For those of you having difficulty filling positions and blaming it on a
shortage of qualified talent, I offer the attached editorial gleaned from a
recent edition of Information Week...  (and yes - I've contacted Patti - the
positions aren't competitive with the three-month contract I'm currently
into my fifth year on.  And people wonder why I'm not doing Ada...)

-- Karl --

   Date:         Thu, 9 Sep 1999 17:37:12 -0400
   From: Patti Brletic <[log in to unmask]>

        Team Ada Members:

        We are currently seeking Ada Developers to perform analysis and
        development of Ada systems for a large, ongoing FAA project.

        Contract length of 12+ months.  Competitive compensation.

        Seeking to fill multiple positions for both junior and senior level
        software engineers.

        Must have at least three years of Ada programming/software engineering
        experience.  Prior exposure to FAA technology is a plus.

        If interested, please contact Patty Brletic at 1-800-926-6797, X3741
        or by email at [log in to unmask]


Information Week, Aug 23, Tech View, p. 60.

CEOs Offer Sympathy for Soviets, by Jeff Angus

Whenever I read about an American executive complaining about the high-tech
employee shortage, it's a reminder of just how anti-free market most
executives are.

Not too long ago, a VP told me how impossible it was to hire the staff he
needed for a big 18-month project.  I asked him if he could get enough
qualified folks if he offered $5 million, excellent benefits, and an
18-month no-cut contract.  His first reaction was contained outrage; his
second was to do the accounting.  "We could easily find those people," he
said. "But the returns wouldn't be high enough."

That's the free-market crux of the staffing shortage - the willingness to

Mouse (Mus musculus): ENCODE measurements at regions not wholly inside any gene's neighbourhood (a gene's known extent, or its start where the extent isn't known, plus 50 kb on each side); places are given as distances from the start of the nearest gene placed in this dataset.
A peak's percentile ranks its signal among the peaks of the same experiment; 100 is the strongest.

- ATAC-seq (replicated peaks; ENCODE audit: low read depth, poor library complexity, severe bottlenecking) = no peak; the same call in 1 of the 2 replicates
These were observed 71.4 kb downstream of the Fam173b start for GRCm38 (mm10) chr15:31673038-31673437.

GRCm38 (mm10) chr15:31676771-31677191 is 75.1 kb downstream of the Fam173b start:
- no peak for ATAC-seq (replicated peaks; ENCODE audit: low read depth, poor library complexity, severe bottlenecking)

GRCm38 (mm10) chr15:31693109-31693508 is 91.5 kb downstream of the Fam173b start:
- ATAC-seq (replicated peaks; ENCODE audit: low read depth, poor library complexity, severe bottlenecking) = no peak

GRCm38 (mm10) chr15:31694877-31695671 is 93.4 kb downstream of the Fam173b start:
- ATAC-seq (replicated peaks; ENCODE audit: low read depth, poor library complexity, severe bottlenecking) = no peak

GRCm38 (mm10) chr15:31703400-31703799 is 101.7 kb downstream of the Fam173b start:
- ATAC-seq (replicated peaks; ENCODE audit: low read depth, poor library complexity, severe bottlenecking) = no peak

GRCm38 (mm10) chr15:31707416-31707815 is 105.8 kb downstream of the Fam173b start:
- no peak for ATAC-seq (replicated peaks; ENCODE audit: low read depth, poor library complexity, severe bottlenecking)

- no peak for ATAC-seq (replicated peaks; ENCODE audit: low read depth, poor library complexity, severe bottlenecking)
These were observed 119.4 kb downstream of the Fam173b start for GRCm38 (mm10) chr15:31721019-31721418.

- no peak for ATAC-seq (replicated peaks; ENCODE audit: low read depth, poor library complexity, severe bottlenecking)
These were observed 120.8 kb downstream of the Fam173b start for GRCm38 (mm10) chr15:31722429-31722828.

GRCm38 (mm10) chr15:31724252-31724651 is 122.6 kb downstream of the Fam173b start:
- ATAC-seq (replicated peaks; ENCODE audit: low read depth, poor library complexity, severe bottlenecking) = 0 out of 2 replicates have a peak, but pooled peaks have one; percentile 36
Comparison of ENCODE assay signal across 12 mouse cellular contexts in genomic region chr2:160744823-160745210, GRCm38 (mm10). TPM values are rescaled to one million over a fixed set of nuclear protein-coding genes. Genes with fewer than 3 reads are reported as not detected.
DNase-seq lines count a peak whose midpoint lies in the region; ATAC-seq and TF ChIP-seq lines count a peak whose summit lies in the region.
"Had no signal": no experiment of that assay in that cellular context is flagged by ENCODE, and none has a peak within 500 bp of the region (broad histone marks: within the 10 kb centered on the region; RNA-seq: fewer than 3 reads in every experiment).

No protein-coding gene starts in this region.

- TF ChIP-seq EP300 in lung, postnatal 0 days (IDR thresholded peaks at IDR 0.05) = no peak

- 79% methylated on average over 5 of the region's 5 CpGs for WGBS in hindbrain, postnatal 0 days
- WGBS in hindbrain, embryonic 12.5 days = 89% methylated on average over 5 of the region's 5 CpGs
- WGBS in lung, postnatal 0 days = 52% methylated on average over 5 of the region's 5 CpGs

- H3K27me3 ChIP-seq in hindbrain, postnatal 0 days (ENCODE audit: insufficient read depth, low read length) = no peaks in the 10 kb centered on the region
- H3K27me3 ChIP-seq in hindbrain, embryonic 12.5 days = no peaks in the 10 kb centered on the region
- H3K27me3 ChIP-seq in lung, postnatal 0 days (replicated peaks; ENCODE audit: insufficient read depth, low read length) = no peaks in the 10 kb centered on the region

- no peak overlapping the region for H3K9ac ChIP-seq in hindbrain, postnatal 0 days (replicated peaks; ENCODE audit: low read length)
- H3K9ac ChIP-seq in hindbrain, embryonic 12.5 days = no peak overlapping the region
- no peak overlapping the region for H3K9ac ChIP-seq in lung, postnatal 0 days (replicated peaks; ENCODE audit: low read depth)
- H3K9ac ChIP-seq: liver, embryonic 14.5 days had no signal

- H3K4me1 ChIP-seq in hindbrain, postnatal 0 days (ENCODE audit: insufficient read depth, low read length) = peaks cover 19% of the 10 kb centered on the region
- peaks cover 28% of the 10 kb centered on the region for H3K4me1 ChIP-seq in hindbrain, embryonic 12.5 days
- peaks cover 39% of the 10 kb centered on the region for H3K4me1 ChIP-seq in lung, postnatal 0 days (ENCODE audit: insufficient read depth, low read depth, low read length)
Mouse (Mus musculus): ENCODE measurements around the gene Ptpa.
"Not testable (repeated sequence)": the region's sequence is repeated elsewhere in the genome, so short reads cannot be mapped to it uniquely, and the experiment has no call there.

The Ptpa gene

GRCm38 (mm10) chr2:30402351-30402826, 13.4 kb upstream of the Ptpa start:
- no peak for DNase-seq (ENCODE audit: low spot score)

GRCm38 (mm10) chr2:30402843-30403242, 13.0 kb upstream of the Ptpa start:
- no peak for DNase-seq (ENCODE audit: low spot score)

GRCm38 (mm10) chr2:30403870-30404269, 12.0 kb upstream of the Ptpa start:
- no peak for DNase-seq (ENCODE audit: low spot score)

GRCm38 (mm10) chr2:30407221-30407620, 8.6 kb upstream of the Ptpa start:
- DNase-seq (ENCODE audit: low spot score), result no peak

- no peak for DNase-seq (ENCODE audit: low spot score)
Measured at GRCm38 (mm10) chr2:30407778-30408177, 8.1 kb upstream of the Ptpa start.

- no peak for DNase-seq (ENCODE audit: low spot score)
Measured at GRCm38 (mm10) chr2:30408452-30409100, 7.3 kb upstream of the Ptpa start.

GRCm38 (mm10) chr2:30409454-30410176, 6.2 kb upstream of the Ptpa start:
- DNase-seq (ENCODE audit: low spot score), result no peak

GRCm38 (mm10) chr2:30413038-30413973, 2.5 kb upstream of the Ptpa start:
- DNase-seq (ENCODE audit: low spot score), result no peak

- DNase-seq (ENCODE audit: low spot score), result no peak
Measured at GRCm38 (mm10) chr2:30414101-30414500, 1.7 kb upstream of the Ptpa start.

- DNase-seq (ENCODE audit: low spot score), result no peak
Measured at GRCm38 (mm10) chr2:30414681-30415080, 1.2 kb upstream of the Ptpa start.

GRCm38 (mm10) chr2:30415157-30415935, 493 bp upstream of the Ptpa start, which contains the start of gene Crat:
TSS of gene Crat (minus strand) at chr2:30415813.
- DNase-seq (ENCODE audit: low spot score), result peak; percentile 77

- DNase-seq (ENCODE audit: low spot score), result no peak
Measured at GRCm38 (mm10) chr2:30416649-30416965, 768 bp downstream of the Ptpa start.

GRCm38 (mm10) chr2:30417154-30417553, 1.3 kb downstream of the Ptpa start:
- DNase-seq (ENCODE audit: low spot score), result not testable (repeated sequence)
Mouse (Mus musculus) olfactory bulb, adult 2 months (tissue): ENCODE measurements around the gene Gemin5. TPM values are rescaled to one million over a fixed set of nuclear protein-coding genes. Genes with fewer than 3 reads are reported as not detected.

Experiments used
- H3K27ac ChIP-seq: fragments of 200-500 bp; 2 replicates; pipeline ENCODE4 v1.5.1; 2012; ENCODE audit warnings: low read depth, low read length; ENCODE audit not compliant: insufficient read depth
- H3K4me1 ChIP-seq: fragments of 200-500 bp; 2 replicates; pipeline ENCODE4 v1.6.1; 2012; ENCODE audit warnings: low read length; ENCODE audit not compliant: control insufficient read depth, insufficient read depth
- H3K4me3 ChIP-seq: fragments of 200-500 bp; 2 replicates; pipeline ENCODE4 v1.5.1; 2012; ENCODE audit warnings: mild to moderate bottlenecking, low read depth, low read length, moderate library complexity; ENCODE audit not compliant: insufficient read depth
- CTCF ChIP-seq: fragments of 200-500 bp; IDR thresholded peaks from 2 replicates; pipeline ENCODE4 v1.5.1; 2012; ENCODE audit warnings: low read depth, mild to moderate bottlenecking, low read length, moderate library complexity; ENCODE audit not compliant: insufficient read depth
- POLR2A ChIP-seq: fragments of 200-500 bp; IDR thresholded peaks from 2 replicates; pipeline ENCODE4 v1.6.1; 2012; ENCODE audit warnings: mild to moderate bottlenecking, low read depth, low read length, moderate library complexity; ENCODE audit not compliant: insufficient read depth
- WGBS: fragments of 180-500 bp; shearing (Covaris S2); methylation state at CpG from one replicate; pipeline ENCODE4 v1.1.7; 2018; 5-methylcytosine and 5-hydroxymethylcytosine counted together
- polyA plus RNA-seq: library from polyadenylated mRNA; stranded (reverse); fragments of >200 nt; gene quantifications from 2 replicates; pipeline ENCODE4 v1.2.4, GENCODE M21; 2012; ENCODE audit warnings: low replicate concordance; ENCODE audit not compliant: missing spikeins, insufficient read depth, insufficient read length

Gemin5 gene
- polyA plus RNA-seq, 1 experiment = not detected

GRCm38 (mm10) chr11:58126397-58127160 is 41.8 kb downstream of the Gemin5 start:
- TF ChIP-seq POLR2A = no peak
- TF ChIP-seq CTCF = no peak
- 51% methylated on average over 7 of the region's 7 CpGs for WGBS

pay a dynamic market rate in a high-demand labor marketplace.  Seen from a
less politically correct point of view, this staff shortage is really a

Executives who pay lip service to free markets lose their enthusiasm when
they have to up the market-driven ante.  The complainers would do better in
the old Soviet system, in which central planners would have responded to the
need for enterprise resource planning systems by creating a five-year plan
and marching hordes of people to C++ drill camps in order to belch out
cookie-cutter contributors who would be universally available at a low

The reality is that sellers of skills have the same kinds of leverage buyers
do.  In an imbalance of supply and demand, the price changes.  In this
situation, either the willingness to pay a market-clearing rate (the amount
you'd have to pay to get talent) is lacking, or the project doesn't generate
sufficient return if you pay a market price for talent.

One solution is obvious: Pay the going rate for the talent you need.  I see
this happening more.  My neighbor was offered more than $500,000 to lead a
financial company's enterprise application integration effort.  At that
rate, the company will have its pick of qualified personnel.  If the project
doesn't generate enough return with that kinds of cost, it's the market's
way of telling to delay, downscale, or deep-six it.

The second solution is a bitter pill, especially among executives who've
made their mark in the "disposable employee" culture, and it won't even
solve the problems overnight.  The dominant business culture likes trained
and experienced employees but doesn't want to invest in making them.
Training requires extra expense and gives the hire help more salary impetus
and career mobility.  Better to follow a cuckoo strategy: Let competitors do
the spending and reap the benefits at the back end.

The bitter pill is insourcing - train people and do what it takes to retain
them long enough to recover costs.  And don't let the lure of the Soviet
model undermine your commitment to markets, even when you have to open your
wallet to get a high-return project going.